See also: Social Determinants of Workforce Health  

The number of cases per adjuster is another metric that may be losing its importance. Despite some calls for an industry standard, many feel it is less relevant than it was several years ago. Technology has made medical-only claims much easier to handle. Also, factors such as the skill level of the adjuster and the complexity of each claim should dictate the number of cases each adjuster handles.

Measuring savings from managed care may be less significant than it once was. Savings from bill review, and looking at a 12-month rolling average, do not show how well an organization is doing as opposed to a comparison over time or to another benchmark. Some employers are investing heavily in onsite clinics to make sure injured workers get quality medical care as soon as possible.

One panelist said the most important metrics to measure are those that focus on these core factors:

  • The speed with which the claim goes through the system.
  • The quality of the medical care.
  • Efforts around return to work.
  • Keeping a balance on the metrics measured.

Using Metrics Appropriately

A criticism of the workers’ compensation system is the inability to make certain measurements meaningful, collecting all sorts of data but not using that information to improve.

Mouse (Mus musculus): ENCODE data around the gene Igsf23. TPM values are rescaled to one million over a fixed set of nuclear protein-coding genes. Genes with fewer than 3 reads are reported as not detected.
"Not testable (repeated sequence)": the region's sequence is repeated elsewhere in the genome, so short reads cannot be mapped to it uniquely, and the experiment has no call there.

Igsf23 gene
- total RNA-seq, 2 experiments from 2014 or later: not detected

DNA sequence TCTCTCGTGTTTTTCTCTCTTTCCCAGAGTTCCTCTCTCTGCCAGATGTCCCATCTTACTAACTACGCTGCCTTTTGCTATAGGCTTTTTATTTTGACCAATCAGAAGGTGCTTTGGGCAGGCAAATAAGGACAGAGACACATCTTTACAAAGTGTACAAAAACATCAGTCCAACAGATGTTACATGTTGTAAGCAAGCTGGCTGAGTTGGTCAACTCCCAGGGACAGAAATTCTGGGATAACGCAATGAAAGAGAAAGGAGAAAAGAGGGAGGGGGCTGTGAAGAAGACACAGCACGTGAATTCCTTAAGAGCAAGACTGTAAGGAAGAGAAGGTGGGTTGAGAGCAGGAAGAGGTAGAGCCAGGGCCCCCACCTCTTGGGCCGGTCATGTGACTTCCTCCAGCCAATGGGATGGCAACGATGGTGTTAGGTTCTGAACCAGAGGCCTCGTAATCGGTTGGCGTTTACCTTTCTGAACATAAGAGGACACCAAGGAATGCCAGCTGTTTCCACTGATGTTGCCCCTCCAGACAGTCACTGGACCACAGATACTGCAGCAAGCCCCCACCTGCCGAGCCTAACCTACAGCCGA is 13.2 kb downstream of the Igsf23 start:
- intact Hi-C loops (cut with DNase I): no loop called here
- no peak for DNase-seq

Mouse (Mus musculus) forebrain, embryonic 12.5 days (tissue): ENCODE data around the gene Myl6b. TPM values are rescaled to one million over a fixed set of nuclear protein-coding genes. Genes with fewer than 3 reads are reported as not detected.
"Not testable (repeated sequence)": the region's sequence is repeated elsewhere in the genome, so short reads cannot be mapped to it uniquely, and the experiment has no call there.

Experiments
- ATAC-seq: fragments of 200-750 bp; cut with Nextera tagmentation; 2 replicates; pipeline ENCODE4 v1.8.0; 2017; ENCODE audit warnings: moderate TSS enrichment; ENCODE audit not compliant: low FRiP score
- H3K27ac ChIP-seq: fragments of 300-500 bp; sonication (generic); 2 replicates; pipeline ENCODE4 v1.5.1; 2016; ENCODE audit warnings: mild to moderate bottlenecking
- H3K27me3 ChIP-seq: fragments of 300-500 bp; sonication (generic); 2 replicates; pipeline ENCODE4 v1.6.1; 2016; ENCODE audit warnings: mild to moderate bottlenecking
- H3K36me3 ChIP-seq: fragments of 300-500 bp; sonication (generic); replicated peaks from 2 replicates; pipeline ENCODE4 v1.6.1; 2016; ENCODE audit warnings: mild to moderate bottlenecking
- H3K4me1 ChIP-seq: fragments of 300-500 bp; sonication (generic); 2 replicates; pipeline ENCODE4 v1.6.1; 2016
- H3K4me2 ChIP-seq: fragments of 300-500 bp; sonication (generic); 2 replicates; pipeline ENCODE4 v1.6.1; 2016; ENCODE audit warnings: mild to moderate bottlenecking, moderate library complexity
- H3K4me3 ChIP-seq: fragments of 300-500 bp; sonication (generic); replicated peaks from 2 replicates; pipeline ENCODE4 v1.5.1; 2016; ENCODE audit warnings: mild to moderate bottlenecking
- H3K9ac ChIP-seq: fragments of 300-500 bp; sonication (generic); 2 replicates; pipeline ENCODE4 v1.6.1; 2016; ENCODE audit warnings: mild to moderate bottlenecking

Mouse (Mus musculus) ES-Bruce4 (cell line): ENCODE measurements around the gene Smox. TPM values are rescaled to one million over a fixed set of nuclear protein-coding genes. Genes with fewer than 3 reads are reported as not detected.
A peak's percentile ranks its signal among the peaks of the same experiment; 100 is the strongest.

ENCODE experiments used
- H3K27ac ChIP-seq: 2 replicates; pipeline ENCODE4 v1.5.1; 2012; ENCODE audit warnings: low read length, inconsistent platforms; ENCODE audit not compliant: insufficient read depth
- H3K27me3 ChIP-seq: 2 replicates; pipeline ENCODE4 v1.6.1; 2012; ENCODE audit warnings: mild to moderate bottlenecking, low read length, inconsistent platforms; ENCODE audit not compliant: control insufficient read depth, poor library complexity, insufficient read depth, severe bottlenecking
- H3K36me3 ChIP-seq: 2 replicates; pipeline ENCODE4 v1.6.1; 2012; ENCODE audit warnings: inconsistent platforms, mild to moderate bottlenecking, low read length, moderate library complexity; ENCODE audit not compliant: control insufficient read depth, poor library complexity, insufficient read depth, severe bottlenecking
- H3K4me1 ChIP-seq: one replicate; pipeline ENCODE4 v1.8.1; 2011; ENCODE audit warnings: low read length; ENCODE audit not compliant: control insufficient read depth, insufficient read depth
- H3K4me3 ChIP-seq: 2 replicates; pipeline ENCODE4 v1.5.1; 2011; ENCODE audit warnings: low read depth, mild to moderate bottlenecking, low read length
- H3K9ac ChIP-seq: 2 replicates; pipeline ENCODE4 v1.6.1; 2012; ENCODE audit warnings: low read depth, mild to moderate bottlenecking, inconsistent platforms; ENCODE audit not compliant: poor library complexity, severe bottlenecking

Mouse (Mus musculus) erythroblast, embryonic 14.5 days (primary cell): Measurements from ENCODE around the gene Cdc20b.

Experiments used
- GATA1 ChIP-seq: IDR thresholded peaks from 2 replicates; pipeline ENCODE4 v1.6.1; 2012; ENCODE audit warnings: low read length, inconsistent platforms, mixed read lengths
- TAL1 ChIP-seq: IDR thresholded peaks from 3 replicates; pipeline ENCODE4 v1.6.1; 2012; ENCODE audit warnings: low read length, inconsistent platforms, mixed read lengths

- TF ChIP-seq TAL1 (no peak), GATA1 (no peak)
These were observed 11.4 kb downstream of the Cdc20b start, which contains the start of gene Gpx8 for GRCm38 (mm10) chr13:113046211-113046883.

One panelist pointed out that, while the industry extensively measures first report of injury, it does not measure or adequately discuss the small percentage of disputed claims that actually go to trial. They noted that the number of settlements has gone up dramatically, while the number of awards is decreasing. While that may indicate improvements in the workers’ compensation system, the information is not being used to improve processes.

According to the panelists, sharing data is one of the biggest opportunities to improve the system.

Safety information and workers’ compensation data are being gathered in the same building but not shared among the departments collecting them. Breaking down the silos within the regulatory side of the industry has also been a major focus as this can result in more aggregate information available to all stakeholders. Regulators are also providing more data to the industry, which can allow employers and injured workers to explore trends and see types of injuries by county, injury type and industry.